There is always warmth, grace and vulnerability in his words, such love for friends and family. Whether sharing tales of smoking his pipe where it is forbidden to do so, being powerless to fix the leaking roof, or hobnobbing with Kofi Annan or Jimmy Carter, you can’t help but find yourself sharing his frustrations and sensing your mood rising and falling with his. His dislike for very few individuals is carefully muted (well, except for certain ‘Establishment’ journalists: ‘I can’t say I’m very interested in them, except as exhibits in a zoo’).

The moderniser whose radicalism made him a hero to the Left, an easy target for the Right, and at one time ‘the most dangerous man in Britain’, Labour’s longest-serving MP remains a great character in British politics and a reminder that there were once staunch socialists in the Labour Party. He has robustly defended all that’s best about Britain whilst attacking everything that’s bad, and does so throughout this journal. If only we had more like him. His Last Diaries, I’m going to miss his joyful, often slightly mischievous curiosity about just about everything that’s going on around him.

The Faithful Executioner: Life and Death, Honour and Shame in the Turbulent Sixteenth Century was published in May. Also a diary, of sorts, this is Joel F. Harrington’s interpretation of the somewhat terse journal kept by Frantz Schmidt throughout his long career as a professional executioner in Germany during the height of public executions, from 1573, when he was just nineteen, to his retirement in 1618. During this time, he executed 394 people, 187 by the sword (of these a second stroke was required only four times, if you were wondering), as well as inflicting tremendous suffering through floggings, amputations and various other gruesome punishments of the day, to extract confessions, to avenge victims and to act as a deterrent to would-be criminals.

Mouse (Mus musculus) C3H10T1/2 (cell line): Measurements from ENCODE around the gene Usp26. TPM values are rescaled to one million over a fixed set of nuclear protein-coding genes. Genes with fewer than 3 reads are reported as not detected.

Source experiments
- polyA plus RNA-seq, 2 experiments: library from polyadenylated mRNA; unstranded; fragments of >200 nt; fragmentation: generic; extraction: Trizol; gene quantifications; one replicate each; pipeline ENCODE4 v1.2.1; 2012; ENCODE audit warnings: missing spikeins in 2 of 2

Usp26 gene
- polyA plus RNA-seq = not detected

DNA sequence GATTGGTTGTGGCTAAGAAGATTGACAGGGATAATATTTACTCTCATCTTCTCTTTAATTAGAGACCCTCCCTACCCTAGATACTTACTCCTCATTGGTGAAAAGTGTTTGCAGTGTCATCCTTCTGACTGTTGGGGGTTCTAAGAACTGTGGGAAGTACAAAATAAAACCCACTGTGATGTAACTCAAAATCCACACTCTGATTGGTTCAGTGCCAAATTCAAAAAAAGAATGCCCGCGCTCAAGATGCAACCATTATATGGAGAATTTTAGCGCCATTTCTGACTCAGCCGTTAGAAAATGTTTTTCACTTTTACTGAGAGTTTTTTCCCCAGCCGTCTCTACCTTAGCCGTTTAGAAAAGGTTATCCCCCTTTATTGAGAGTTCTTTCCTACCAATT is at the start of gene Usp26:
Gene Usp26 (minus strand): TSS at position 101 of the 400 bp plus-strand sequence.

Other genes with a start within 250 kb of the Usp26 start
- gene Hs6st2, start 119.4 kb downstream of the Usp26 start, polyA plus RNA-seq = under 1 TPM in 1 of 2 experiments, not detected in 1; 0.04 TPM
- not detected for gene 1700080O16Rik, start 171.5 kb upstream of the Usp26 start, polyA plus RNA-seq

The 621 entries in his journal chronicle both capital and corporal punishments administered in Bamberg and later Nuremberg.

Macabre but extremely insightful, this is a remarkable chronicle of the life of a pious and professional man who was socially shunned, as all executioners were, as well as being an examination of the type of society that demanded the services of such a man to administer justice on behalf of the community. Execution was a highly skilled and regulated craft, deemed necessary in a lawless and brutal society, one of robber bands and highwaymen who roamed the countryside looting, killing and tormenting the villagers. Such men often believed that chopping off newborn babies’ hands brought them luck and invisibility in a time of spells and curses (and don’t forget, the hysteria whipped up by witch-finders across Europe between 1550 and 1650 resulted in at least 60,000 executions).

This is an excellently researched book. Gory, yes, but not gratuitously so. It is an insight to medieval life during the sixteenth and early seventeenth centuries when public executions were great civic events publicised by broadsheets and performed before audiences of hundreds. The descriptions are sometimes vivid and detailed, but this is above all a story of redemption: the executor’s was a reviled profession handed down from generation to generation, one that had been forced upon Schmidt’s father under threat of death thus forever tainting the family name. Schmidt was essentially a pariah living a life he had not chosen. Indeed, his true vocation was as a healer, rather than inflicter, of wounds; he acted as the town doctor, through which as much as half his annual income came. He treated more than three hundred patients a year, at least ten times as many as he tortured or killed. This was still not enough to make his family honourable in a society deeply conscious of status, class and reputation.